Ottawa is on the south bank of Ottawa River and so its name. “Odawa,” in Algonquin means “to trade”. In 1800, a New Englander named Philemon Wright, along with five families and twenty-five laborers, created the first settlement in this area. His idea was to start an agricultural trade and became the pioneer in timber trading in Canada. Anumita tells us about Ottawa, in the third and final part of her travelogues, exclusively in Different Truths.
The final leg of our Canada sojourn was Ottawa. The capital of the country and said to be the most educated and ranking the highest in employment. No wonder it is deemed to be the best city to live in Canada.
Ottawa is on the south bank of Ottawa River and so its name. “Odawa,” in Algonquin means “to trade”. In 1800, a New Englander named Philemon Wright, along with five families and twenty-five laborers, created the first settlement in this area. His idea was to start an agricultural trade and became the pioneer in timber trading in Canada. The rivers in that area were used to transport the logs to Quebec City.
Bytown was Ottawa’s original name. It was a community settlement during 1826.
First thing on our to-visit list was the Parliament Hill. ‘The Hill,’ as popularly known in the area, is a block of land which houses the parliament, and different official buildings. Its Gothic revival architecture attracts visitors from around the world. The Centre Block was reconstructed during 1927 after a fire destroyed it in earlier years. The Centre Block is now complete with the Peace Tower, which has visiting hours and is always filled with visitors.
The tickets to visit these magnificent buildings is dispersed at the visitors’ center across the Hill. As we were visiting few days after Canada Day, the queue was a mile or so long. Clear sky and the cheerful crowd kept us happy during the wait. With the tickets for 1 in the afternoon in our bag, we decided to walk around the premises and look at the wonderful sculptures and architectural wonders.
Reading through all the plagues and the descriptions written along the structures, we walked our way toward the Rideau Canal. This 202-km-long canal connects the Ottawa to St. Lawrence River and Lake Ontario. “Rideau” in French means curtain and it derives its name from the curtain like the appearance of the falls when it connects to the St. Lawrence River.
It is a World Heritage recognised, by UNESCO, in 2007, and remains the longest working canal in North America. It was originally built to serve as an easy and fast route to transport things and ammunition as well as soldiers through Ottawa, during the threat of the war with the USA, in 1832. The canal work started in the fall of 1826, and it was completed by the spring of 1832 and was supervised by Lieutenant-Colonel John By of the Royal Engineers. Today, it is used for pleasure boating and it becomes the longest skating rink during the winter months.
A walk along the canal while admiring the engineering marvel, we got to see the majestic Fairmont Château Laurier which is a 660,000-square-foot hotel with 429 guest rooms. It looked like a fairytale castle against the blue sky.
It was past noon when we trudged our way to the lineup at the Peace Tower. The cloudless sky and the higher latitudes had the perfect angle of the sun to scorch skin. As we entered the Centre Block the thick walls of the magnificent structure cooled the air temperature to a pleasant feel. The arched columns which created a web of curved angular line meeting and diverging were perfect ingredients for visual illusion. The internal décor of the passages ways had intricate little carvings of leaves, acorns, flowers and different little critters along the edges of the columns. Many of us pointed out to the number of little animal carving as we could find along the pathway to the Peace Tower.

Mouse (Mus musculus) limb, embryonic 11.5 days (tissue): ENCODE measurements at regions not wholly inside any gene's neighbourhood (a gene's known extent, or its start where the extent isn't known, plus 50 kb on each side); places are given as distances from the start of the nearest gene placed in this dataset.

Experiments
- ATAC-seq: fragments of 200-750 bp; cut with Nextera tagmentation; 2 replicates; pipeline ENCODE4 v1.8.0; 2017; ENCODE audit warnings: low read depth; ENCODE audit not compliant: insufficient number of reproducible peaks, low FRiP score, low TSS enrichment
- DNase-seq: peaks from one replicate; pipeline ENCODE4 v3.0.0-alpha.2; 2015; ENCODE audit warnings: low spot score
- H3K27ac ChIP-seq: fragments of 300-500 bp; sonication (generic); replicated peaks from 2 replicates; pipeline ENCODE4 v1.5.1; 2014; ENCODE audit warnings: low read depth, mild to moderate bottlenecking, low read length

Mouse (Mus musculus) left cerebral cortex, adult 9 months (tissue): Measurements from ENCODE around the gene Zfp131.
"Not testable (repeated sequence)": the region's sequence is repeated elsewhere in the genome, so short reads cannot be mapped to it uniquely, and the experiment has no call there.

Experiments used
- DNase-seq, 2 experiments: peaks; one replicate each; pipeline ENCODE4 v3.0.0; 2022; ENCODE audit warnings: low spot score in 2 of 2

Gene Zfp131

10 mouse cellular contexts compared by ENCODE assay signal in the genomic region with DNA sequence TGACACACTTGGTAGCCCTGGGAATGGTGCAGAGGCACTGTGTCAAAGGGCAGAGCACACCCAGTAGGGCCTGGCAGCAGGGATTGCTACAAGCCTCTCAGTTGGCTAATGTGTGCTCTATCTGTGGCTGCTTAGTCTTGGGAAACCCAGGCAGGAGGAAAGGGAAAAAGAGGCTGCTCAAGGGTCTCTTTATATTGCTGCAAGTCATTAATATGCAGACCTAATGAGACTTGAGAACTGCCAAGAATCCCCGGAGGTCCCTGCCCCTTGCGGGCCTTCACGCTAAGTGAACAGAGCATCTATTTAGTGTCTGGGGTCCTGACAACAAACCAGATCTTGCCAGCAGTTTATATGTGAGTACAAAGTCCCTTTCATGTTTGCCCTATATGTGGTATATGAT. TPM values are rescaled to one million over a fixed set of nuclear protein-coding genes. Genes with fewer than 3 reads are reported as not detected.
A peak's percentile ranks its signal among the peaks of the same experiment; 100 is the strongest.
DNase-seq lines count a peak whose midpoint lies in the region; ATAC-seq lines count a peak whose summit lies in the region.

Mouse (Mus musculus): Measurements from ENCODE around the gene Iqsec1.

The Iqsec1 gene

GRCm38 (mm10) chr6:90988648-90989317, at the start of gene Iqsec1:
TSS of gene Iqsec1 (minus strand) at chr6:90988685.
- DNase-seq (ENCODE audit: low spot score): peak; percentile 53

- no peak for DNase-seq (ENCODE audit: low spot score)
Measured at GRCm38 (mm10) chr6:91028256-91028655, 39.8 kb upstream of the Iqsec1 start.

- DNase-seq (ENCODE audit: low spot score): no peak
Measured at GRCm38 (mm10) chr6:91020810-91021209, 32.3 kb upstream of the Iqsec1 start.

The peace tower had a hollow chamber at its womb, called the Memorial Chamber, and a small elevator taking us all the way to the top at the observation tower. Designed by Jean Omer Marchand and John A. Pearson, the tower whose height reaches 92.2 m., houses the 53 bells. The tower is adorned with many carving and about 370 gargoyles, grotesques, and friezes. The city of Ottawa spreads out in all directions from the vantage point of the observations tower windows.
Once we descended, we visit the Memorial Chambers which houses medals, uniforms, and names of various soldiers. The three major stain glass windows named The Call Of Arms, The Assembly of Remembrance, and The Dawn of Peace created paintings of lights.
By the time, we finished admiring and taking many pictures of the Peace Tower, our stomachs reminded us of lunch. ByWard Market was our destination to fill our bellies with all the goodies cooking there.
It is in Lower Ottawa adjacent to the Hill. Flanked with business building and punctuated with open air vendors, it is one of the liveliest places. This place has been sensitive to the change in the cosmopolitan nature of Ottawa and has become a four-block area of boutiques, eateries, fresh produce, as well as novelty stores.
Amongst the array of eateries with their delicious aromas swirling around us, we chose to eat at a middle-eastern joint. Shawarma and some authentic Poutine were our choices. Poutine is french fries with gravy and fresh cheese curd. Dessert was at a coffee shop with an endless choice of mouthwatering goodies. We had few and ended the whole gluttony feast with cups of freshly brewed coffee.
We spent the last hour idling through the many stores and buying few souvenirs till it was time for us to tuck all the sights and smells into our memory bank and head back home.
©Anumita Chatterjee Roy
Photos by the author
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